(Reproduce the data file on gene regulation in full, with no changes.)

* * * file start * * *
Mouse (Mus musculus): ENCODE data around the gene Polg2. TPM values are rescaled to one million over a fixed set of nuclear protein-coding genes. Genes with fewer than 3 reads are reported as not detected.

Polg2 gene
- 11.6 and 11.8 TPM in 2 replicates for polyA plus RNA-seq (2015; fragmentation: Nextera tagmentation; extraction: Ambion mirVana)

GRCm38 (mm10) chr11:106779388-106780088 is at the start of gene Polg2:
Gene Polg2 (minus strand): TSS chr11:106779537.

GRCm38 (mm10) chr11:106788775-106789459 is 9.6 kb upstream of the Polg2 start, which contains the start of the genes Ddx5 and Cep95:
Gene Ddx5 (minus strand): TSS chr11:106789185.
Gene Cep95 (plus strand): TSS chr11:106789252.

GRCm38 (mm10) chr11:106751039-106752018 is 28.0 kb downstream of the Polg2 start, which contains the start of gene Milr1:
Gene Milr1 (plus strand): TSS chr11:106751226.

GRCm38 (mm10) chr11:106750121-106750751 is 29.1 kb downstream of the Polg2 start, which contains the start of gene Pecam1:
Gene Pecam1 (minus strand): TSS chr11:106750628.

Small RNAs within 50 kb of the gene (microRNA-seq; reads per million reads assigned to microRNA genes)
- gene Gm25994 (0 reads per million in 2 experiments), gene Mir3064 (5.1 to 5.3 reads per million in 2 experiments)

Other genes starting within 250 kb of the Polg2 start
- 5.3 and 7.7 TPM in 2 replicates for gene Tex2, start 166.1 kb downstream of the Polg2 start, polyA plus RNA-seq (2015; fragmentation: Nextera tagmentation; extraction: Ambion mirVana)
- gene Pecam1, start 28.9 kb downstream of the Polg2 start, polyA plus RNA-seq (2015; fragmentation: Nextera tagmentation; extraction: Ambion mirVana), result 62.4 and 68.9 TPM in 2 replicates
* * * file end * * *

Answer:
Mouse (Mus musculus): ENCODE data around the gene Polg2. TPM values are rescaled to one million over a fixed set of nuclear protein-coding genes. Genes with fewer than 3 reads are reported as not detected.

Polg2 gene
- 11.6 and 11.8 TPM in 2 replicates for polyA plus RNA-seq (2015; fragmentation: Nextera tagmentation; extraction: Ambion mirVana)

GRCm38 (mm10) chr11:106779388-106780088 is at the start of gene Polg2:
Gene Polg2 (minus strand): TSS chr11:106779537.

GRCm38 (mm10) chr11:106788775-106789459 is 9.6 kb upstream of the Polg2 start, which contains the start of the genes Ddx5 and Cep95:
Gene Ddx5 (minus strand): TSS chr11:106789185.
Gene Cep95 (plus strand): TSS chr11:106789252.

GRCm38 (mm10) chr11:106751039-106752018 is 28.0 kb downstream of the Polg2 start, which contains the start of gene Milr1:
Gene Milr1 (plus strand): TSS chr11:106751226.

GRCm38 (mm10) chr11:106750121-106750751 is 29.1 kb downstream of the Polg2 start, which contains the start of gene Pecam1:
Gene Pecam1 (minus strand): TSS chr11:106750628.

Small RNAs within 50 kb of the gene (microRNA-seq; reads per million reads assigned to microRNA genes)
- gene Gm25994 (0 reads per million in 2 experiments), gene Mir3064 (5.1 to 5.3 reads per million in 2 experiments)

Other genes starting within 250 kb of the Polg2 start
- 5.3 and 7.7 TPM in 2 replicates for gene Tex2, start 166.1 kb downstream of the Polg2 start, polyA plus RNA-seq (2015; fragmentation: Nextera tagmentation; extraction: Ambion mirVana)
- gene Pecam1, start 28.9 kb downstream of the Polg2 start, polyA plus RNA-seq (2015; fragmentation: Nextera tagmentation; extraction: Ambion mirVana), result 62.4 and 68.9 TPM in 2 replicates